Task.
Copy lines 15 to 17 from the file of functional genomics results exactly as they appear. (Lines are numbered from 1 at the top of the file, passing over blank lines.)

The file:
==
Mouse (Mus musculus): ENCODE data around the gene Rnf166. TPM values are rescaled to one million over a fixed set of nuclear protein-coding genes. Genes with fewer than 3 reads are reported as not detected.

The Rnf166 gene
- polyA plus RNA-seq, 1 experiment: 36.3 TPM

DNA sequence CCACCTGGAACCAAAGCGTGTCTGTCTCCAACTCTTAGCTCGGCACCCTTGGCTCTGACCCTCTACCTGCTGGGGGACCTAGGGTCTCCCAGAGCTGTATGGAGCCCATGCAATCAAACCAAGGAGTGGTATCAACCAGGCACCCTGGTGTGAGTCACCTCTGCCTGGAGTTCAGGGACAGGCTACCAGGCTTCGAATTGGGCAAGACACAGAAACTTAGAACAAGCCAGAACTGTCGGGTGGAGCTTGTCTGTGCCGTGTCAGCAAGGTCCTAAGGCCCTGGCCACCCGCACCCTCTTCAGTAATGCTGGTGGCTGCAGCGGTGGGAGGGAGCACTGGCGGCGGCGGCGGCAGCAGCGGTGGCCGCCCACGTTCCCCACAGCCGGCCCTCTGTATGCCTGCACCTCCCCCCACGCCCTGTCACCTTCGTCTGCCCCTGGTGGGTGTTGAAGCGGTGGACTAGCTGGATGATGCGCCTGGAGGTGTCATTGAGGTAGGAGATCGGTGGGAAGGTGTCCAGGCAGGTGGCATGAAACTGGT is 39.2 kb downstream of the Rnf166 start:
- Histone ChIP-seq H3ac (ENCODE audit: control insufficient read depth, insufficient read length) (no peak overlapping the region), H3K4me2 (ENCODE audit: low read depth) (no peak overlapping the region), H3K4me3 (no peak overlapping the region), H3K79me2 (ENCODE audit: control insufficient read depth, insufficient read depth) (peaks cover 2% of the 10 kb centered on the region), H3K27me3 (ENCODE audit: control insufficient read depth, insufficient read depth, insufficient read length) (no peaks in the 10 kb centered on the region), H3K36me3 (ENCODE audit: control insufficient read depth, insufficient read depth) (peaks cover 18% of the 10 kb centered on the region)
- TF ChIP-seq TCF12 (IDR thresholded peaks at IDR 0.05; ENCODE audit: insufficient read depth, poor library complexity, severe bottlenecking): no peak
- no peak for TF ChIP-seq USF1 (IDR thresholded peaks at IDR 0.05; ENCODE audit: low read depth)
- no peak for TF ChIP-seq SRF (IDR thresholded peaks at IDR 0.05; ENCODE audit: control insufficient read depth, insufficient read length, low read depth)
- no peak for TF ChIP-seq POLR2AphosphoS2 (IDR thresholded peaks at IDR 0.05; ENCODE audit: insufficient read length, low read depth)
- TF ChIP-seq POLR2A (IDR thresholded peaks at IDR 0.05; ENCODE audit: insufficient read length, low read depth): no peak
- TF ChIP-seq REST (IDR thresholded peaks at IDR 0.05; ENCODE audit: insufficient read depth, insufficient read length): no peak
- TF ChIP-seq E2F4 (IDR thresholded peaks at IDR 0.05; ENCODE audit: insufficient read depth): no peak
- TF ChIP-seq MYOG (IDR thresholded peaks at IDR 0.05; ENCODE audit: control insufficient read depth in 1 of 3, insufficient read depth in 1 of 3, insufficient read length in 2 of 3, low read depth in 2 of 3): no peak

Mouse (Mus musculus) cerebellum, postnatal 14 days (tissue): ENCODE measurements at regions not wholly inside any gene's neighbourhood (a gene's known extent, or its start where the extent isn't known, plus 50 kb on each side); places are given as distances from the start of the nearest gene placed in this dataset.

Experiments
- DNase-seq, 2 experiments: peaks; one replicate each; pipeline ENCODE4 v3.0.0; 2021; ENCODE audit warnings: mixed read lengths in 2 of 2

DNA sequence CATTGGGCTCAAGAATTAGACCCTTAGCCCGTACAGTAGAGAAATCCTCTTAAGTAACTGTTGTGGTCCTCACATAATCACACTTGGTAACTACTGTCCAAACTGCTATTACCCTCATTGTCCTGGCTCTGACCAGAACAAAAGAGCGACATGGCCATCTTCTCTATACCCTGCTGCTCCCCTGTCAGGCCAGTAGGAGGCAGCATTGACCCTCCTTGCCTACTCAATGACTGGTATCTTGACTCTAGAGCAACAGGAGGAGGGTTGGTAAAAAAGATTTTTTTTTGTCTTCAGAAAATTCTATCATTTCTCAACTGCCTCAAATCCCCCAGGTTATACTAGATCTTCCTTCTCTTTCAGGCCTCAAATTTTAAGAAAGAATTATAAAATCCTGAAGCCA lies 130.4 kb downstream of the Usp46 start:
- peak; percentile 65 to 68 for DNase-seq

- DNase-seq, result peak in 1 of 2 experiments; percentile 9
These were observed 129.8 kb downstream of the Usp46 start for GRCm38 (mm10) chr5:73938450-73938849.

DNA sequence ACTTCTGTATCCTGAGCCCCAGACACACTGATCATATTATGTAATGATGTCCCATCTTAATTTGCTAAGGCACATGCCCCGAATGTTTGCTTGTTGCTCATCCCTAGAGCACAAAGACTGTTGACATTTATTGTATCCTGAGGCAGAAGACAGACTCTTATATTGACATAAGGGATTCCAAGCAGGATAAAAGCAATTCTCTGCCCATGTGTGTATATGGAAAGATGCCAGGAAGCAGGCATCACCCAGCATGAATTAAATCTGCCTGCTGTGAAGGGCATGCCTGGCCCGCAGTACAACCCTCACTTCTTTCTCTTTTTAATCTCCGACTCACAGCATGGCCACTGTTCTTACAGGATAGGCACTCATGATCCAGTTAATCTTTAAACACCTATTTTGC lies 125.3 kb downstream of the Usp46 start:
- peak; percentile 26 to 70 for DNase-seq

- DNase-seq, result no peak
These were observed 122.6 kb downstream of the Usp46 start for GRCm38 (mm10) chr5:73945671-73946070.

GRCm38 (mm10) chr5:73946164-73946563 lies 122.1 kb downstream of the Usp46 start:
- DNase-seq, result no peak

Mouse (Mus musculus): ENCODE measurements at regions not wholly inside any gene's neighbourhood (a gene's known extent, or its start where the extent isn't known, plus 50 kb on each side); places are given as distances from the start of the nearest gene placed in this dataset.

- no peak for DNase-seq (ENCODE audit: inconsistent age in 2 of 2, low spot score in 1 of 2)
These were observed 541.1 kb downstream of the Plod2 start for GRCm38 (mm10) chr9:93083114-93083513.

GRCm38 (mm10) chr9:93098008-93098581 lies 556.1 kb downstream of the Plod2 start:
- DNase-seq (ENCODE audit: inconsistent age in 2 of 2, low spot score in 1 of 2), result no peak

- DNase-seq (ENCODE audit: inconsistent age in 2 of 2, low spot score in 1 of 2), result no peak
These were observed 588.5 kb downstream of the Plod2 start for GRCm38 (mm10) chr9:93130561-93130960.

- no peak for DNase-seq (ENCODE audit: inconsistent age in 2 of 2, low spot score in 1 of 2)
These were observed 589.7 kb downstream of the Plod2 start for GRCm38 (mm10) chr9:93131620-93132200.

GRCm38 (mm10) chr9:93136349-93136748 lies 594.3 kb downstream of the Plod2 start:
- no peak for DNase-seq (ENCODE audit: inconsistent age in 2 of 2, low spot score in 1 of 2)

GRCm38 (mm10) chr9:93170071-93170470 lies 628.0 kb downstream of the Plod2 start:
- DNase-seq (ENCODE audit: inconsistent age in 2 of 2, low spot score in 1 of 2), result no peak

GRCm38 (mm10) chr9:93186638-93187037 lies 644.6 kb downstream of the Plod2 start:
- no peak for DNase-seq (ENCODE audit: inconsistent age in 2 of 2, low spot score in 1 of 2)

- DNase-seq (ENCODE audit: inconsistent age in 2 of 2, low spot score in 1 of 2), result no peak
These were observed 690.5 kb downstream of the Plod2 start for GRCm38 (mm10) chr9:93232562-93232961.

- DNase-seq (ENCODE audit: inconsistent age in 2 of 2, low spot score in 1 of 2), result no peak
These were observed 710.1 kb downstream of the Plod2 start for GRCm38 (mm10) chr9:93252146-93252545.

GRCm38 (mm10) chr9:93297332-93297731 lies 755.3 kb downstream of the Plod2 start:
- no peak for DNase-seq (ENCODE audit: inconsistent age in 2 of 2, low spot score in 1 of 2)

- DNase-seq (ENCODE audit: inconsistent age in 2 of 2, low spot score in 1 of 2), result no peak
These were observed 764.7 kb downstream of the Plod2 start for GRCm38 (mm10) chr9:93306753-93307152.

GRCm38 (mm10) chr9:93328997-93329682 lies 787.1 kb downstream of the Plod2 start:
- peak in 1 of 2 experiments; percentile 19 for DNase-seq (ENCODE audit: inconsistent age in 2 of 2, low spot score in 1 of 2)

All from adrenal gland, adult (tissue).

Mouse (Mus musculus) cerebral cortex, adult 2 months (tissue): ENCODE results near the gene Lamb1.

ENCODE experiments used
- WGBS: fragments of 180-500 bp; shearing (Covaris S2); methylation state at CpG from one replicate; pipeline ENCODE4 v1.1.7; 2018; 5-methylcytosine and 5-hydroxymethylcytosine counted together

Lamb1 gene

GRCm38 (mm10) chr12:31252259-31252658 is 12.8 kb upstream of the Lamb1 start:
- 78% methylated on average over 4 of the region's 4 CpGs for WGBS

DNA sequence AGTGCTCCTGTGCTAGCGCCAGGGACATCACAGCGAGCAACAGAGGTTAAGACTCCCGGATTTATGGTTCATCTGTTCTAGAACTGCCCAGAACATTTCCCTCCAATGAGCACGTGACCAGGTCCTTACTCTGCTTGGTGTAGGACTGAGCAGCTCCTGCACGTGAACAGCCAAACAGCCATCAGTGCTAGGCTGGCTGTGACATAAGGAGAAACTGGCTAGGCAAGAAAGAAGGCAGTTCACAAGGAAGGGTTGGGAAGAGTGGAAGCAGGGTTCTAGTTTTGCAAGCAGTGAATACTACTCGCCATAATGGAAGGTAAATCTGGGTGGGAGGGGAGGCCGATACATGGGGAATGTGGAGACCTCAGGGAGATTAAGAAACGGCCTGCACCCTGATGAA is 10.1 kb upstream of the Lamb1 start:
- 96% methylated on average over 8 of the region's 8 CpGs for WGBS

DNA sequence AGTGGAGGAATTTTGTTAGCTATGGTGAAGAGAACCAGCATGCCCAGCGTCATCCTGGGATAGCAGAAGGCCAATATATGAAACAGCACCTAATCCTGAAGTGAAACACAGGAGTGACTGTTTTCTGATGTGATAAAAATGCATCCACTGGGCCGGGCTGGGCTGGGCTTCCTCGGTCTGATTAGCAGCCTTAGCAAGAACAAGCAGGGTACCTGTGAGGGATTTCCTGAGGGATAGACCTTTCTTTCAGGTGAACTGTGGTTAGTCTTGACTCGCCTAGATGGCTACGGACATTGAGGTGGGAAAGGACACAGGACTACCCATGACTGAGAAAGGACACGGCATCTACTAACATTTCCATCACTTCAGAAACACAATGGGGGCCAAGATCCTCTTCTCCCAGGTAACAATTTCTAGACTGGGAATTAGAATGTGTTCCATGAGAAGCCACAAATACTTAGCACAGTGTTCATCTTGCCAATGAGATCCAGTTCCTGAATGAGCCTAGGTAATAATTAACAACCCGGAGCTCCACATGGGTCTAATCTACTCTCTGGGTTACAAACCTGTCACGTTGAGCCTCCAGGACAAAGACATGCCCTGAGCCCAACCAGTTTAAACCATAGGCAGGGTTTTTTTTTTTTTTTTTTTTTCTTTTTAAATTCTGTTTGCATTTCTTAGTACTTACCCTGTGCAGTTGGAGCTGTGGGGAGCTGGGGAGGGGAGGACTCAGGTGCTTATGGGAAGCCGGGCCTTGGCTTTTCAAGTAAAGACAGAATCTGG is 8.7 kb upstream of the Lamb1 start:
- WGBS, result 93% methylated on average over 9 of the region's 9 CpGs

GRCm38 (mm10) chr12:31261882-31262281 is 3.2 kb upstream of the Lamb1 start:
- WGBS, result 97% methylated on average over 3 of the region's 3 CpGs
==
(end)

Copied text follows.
Experiments
- DNase-seq, 2 experiments: peaks; one replicate each; pipeline ENCODE4 v3.0.0; 2021; ENCODE audit warnings: mixed read lengths in 2 of 2

DNA sequence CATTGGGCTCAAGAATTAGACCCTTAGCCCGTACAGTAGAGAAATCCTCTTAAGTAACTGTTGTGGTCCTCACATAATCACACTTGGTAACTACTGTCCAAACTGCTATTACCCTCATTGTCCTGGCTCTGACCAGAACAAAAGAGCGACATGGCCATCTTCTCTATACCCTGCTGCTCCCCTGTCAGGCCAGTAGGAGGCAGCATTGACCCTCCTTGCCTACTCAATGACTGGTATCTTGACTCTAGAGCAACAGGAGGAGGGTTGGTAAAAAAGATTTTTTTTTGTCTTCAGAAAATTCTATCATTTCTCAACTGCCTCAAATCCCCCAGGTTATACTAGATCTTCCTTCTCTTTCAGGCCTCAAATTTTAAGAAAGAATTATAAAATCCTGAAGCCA lies 130.4 kb downstream of the Usp46 start: